# Is the Solution for Finding Hall Voltage Correct?

• PhysicsTest
In summary: I don't understand where you disagree with me. We both say that the current is in the x-axis and that the hall voltage is in the y-axis. The way the OP did the calculation implies that the hall voltage is along the x-axis.Perhaps it is a nomenclature difference.
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Homework Statement
a. Find the magnitude of the Hall voltage VH in an n-type germanium bar used in fig, having majority-carrier concentration ND = 10^17 /cm^3. Assume Bz=0.1 Wb/m^2, d=3 mm, Ex=5V/cm.
b. What happens to VH if an identical p-type germanium bar having NA=10^17/cm^3 is used in part a?
Relevant Equations
##V_H = Ed=Bvd = \frac{BJd} {\rho w} ##
The question is to find the Hall voltage

The magnetic field is in the +ve Z-direction, the electric field is in the +ve X-direction, the current will be in -ve Y direction.
There are many equations to find the hall voltages ##V_H = Ed=Bvd = \frac{BJd} {\rho w} ##. But i find the equation ##V_H = Ed## to solve and other parameters are not much of use.
a. n-type 4 will be more negative than 3 and ##V_H = 5*0.3V = 1.5V##
b. p-type 4 will be more positive than 3 and ##V_H = 5*0.3V = 1.5V##
Is the solution correct, or missing something?

No I don't think it is correct. The E-field in the x direction ##E_x=5V/cm## is responsible for creating the current density ##J=\sigma E_x## according to Ohm's law.
It is the E-field in the y-direction ##E_y=Bv## that creates the hall voltage.

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Delta2 said:
No I don't think it is correct. The E-field in the x direction ##E_x=5V/cm## is responsible for creating the current density ##J=\sigma E_x## according to Ohm's law.
It is the E-field in the y-direction ##E_y=Bv## that creates the hall voltage.
I disagree with the disagreement.

The interaction of the current flow and B field creates a Hall voltage that is perpendicular to both, think Lorentz force. The problem statement specifies the direction of both current direction, X-axis, and B-field direction, Z axis. This leave only the Y axis for the Hall voltage. Note that the Terminals "1" and "2" (sense terminals) are in the Y dimension. (But that graph sure shows an unusual axes orientation.)

As for the numerical solution, I have no idea! That must be left to those that have studied this in more detail.

Tom.G said:
I disagree with the disagreement.

The interaction of the current flow and B field creates a Hall voltage that is perpendicular to both, think Lorentz force. The problem statement specifies the direction of both current direction, X-axis, and B-field direction, Z axis. This leave only the Y axis for the Hall voltage. Note that the Terminals "1" and "2" (sense terminals) are in the Y dimension. (But that graph sure shows an unusual axes orientation.)

As for the numerical solution, I have no idea! That must be left to those that have studied this in more detail.
I don't understand where you disagree with me. We both say that the current is in the x-axis and that the hall voltage is in the y-axis. The way the OP did the calculation implies that the hall voltage is along the x-axis.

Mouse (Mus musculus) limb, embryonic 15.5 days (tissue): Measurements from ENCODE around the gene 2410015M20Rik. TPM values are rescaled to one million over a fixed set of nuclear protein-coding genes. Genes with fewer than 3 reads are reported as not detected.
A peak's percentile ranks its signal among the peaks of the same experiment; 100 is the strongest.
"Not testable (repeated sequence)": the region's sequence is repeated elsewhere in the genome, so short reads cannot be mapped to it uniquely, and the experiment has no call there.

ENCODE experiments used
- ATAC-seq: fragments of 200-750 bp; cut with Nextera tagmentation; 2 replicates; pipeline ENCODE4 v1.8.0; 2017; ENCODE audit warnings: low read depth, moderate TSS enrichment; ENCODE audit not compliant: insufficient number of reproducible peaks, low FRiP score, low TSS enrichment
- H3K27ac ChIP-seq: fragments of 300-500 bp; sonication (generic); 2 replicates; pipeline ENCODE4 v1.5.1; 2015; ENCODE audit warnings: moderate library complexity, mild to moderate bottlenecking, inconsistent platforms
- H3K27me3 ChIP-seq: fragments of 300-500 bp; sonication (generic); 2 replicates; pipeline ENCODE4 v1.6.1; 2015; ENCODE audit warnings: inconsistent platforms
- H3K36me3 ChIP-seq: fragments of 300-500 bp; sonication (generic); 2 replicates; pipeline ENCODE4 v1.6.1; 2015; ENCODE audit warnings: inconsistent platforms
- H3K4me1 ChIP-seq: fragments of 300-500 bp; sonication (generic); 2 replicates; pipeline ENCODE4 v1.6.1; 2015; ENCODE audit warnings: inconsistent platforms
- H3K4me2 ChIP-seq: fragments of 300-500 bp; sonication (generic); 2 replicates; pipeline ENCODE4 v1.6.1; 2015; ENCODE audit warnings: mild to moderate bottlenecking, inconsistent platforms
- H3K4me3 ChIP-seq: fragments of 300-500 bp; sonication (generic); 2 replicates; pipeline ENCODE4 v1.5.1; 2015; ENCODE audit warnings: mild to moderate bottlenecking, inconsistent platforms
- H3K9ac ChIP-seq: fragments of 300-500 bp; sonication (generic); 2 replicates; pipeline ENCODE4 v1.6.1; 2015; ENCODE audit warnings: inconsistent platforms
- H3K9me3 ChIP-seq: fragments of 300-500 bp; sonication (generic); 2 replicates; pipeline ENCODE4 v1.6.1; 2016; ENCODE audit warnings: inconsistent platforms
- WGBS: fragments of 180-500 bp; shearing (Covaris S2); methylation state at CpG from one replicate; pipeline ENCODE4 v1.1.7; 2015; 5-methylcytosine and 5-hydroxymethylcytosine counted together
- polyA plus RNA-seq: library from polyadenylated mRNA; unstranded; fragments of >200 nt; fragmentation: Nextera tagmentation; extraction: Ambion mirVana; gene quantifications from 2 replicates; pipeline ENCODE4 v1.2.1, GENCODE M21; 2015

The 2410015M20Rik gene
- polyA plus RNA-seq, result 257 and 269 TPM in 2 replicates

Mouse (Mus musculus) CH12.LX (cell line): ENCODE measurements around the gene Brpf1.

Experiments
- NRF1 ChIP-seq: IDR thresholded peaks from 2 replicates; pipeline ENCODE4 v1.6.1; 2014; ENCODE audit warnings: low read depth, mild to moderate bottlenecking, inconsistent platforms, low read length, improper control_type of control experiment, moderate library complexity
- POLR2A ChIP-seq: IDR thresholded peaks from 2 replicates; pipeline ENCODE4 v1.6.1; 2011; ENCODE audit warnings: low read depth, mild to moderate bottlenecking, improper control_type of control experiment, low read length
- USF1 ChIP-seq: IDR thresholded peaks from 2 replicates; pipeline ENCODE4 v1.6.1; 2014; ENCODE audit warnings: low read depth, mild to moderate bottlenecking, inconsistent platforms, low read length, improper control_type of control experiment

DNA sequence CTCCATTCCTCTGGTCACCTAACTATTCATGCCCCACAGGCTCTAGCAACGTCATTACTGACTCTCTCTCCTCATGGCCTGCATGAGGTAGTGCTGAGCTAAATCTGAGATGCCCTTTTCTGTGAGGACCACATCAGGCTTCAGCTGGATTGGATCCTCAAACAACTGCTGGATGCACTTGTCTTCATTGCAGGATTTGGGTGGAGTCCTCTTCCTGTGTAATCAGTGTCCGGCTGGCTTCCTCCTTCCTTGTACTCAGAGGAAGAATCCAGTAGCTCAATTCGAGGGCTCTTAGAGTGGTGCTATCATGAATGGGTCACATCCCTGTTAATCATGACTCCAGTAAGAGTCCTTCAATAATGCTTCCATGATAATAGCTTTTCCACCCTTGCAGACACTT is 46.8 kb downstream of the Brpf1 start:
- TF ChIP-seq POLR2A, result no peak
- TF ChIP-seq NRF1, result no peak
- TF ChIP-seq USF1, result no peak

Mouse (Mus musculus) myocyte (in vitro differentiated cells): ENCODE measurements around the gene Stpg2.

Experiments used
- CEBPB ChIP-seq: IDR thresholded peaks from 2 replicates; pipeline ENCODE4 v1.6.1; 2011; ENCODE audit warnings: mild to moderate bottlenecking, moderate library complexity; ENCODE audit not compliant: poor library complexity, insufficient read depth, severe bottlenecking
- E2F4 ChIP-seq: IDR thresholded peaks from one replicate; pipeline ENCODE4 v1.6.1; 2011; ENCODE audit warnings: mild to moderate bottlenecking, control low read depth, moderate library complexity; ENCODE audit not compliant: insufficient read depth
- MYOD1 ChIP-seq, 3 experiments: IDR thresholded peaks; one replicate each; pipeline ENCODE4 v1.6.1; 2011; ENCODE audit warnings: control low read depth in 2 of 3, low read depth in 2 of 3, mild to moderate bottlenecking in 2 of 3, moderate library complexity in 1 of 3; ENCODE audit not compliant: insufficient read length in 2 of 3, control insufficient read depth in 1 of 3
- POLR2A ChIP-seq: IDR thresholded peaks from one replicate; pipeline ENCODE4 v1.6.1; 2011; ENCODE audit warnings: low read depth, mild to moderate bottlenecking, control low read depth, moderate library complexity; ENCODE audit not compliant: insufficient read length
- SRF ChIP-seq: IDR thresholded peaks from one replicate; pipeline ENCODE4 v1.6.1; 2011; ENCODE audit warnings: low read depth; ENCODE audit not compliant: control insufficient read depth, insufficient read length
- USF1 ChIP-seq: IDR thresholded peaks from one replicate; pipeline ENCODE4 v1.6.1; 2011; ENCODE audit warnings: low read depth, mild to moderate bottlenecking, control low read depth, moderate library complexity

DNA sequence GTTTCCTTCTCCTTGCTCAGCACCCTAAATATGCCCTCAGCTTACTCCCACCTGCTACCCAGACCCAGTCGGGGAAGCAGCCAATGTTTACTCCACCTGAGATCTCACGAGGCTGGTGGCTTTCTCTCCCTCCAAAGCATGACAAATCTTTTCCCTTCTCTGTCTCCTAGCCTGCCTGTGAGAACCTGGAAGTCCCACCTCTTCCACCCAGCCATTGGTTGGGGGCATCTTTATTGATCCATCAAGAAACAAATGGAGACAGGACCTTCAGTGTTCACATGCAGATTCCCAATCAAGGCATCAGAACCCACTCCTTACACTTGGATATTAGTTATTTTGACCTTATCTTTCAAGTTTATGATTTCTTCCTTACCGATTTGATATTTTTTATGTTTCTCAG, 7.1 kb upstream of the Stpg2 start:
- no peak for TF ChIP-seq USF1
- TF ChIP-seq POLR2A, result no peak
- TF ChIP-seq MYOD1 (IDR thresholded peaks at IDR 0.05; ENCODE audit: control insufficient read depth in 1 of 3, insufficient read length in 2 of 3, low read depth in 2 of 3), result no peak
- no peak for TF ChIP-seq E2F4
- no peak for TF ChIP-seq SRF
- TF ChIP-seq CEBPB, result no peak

Perhaps it is a nomenclature difference.

Re-reading your two posts I see that we agree on the orientation of the Hall voltage.

I was thrown off by the use of 'E-field' being the cause of the Hall voltage. I was thinking of 'fields' being externally applied things, rather than being electron paths.

Sorry for any unnecessary confusion.

Tom

Tom.G said:
I was thrown off by the use of 'E-field' being the cause of the Hall voltage
I said that this E-field is in the y-direction. Of course the mechanism of hall voltage is known to me, it is not the electric field the real cause. It is the Lorentz force ##(\mathbf{v}\times\mathbf{B})q## that creates charge separation and a coulomb electric field ##\mathbf{E_H}## such that $$\mathbf{E_H}q=(\mathbf{v}\times\mathbf{B})q$$ and the hall voltage is of course $$V_H=E_Hd$$

Still not able to solve, not sure if some of the data is missing or to assume something. I understood the above discussion
##V_H = \frac{BJd} {\rho w} ## ->eq1
##J = \sigma E_x## ->eq2
substitute eq2 in eq1
##V_H = \frac{B\sigma E_x} {\rho w}## ->eq3
If conduction primarily due to charges of one sign, the conductivity ##\sigma## is related to mobility ##\mu## by
##\sigma = \mu \rho## -> eq4
substitute in eq3 to give
##V_H = \frac{B\mu E_x} {w} ## -> eq5
Now i do not know the value of ##\mu##. Is the above derivation correct? Can i assume its value at 300K which is a standard value i assume.

PhysicsTest said:
Still not able to solve, not sure if some of the data is missing or to assume something. I understood the above discussion
##V_H = \frac{BJd} {\rho w} ## ->eq1
##J = \sigma E_x## ->eq2
substitute eq2 in eq1
##V_H = \frac{B\sigma E_x} {\rho w}## ->eq3
If conduction primarily due to charges of one sign, the conductivity ##\sigma## is related to mobility ##\mu## by
##\sigma = \mu \rho## -> eq4
substitute in eq3 to give
##V_H = \frac{B\mu E_x} {w} ## -> eq5
Now i do not know the value of ##\mu##. Is the above derivation correct? Can i assume its value at 300K which is a standard value i assume.
In going from Eq1 to Eq3 (using Eq2) you have forgotten ##d##.
What is ##\rho##? The density of charge carriers?

Delta2 said:
In going from Eq1 to Eq3 (using Eq2) you have forgotten ##d##.
Sorry my mistake the eq(3) is
##V_H = \frac{B\sigma E_xd} { \rho w}## ->eq(3)
Delta2 said:
What is ##\rho##? The density of charge carriers?
Yes ##\rho## is the density of charge carriers

I feel there is something wrong regarding the ##w## in eq(3). As far as I know $$V_H=Bvd, J=\rho v\Rightarrow V_H=\frac{BJd}{\rho}$$ so I really don't see how you get that ##w## there. Is this equation $$V_H=\frac{BJd}{\rho w}$$ taken straight from the book?